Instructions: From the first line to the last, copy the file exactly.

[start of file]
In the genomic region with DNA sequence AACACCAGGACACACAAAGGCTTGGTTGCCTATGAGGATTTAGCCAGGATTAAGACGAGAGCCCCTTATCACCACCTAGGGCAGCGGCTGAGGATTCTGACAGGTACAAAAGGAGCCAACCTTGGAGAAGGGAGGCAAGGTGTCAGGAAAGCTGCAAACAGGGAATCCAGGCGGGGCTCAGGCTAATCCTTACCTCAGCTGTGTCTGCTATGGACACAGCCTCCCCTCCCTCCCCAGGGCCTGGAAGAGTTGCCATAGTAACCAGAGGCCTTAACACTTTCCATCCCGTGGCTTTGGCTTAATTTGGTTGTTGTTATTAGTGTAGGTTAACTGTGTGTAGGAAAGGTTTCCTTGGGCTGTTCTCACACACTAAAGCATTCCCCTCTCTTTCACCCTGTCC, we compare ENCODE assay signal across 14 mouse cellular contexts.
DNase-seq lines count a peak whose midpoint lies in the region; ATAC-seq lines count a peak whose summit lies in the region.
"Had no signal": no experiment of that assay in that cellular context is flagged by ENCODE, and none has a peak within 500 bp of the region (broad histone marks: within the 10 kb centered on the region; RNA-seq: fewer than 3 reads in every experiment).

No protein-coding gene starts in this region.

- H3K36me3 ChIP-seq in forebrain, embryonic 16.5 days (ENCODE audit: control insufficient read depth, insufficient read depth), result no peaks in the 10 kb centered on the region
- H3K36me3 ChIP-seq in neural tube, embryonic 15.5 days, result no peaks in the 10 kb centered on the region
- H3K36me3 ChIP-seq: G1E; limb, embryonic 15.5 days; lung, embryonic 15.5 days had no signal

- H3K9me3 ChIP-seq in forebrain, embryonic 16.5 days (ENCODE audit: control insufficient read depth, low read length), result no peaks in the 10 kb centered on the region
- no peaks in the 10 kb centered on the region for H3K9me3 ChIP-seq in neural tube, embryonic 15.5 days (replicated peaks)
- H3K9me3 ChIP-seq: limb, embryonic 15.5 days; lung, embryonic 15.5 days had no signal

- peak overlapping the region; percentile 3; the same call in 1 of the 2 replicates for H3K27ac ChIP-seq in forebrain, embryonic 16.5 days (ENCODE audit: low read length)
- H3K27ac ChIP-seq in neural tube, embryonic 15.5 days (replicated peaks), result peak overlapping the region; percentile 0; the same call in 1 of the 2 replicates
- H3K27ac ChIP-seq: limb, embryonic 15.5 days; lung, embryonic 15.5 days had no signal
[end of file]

In the genomic region with DNA sequence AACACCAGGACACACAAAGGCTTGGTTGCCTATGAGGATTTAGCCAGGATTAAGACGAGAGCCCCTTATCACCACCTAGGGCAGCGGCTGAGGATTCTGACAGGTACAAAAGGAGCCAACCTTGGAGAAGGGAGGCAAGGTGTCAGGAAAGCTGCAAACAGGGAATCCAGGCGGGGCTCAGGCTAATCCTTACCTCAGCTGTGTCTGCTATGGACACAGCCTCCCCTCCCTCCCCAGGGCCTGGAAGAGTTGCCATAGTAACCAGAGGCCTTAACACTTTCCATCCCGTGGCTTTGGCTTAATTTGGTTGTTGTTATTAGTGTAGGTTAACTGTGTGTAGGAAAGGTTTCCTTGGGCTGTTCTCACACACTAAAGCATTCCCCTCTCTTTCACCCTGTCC, we compare ENCODE assay signal across 14 mouse cellular contexts.
DNase-seq lines count a peak whose midpoint lies in the region; ATAC-seq lines count a peak whose summit lies in the region.
"Had no signal": no experiment of that assay in that cellular context is flagged by ENCODE, and none has a peak within 500 bp of the region (broad histone marks: within the 10 kb centered on the region; RNA-seq: fewer than 3 reads in every experiment).

No protein-coding gene starts in this region.

- H3K36me3 ChIP-seq in forebrain, embryonic 16.5 days (ENCODE audit: control insufficient read depth, insufficient read depth), result no peaks in the 10 kb centered on the region
- H3K36me3 ChIP-seq in neural tube, embryonic 15.5 days, result no peaks in the 10 kb centered on the region
- H3K36me3 ChIP-seq: G1E; limb, embryonic 15.5 days; lung, embryonic 15.5 days had no signal

- H3K9me3 ChIP-seq in forebrain, embryonic 16.5 days (ENCODE audit: control insufficient read depth, low read length), result no peaks in the 10 kb centered on the region
- no peaks in the 10 kb centered on the region for H3K9me3 ChIP-seq in neural tube, embryonic 15.5 days (replicated peaks)
- H3K9me3 ChIP-seq: limb, embryonic 15.5 days; lung, embryonic 15.5 days had no signal

- peak overlapping the region; percentile 3; the same call in 1 of the 2 replicates for H3K27ac ChIP-seq in forebrain, embryonic 16.5 days (ENCODE audit: low read length)
- H3K27ac ChIP-seq in neural tube, embryonic 15.5 days (replicated peaks), result peak overlapping the region; percentile 0; the same call in 1 of the 2 replicates
- H3K27ac ChIP-seq: limb, embryonic 15.5 days; lung, embryonic 15.5 days had no signal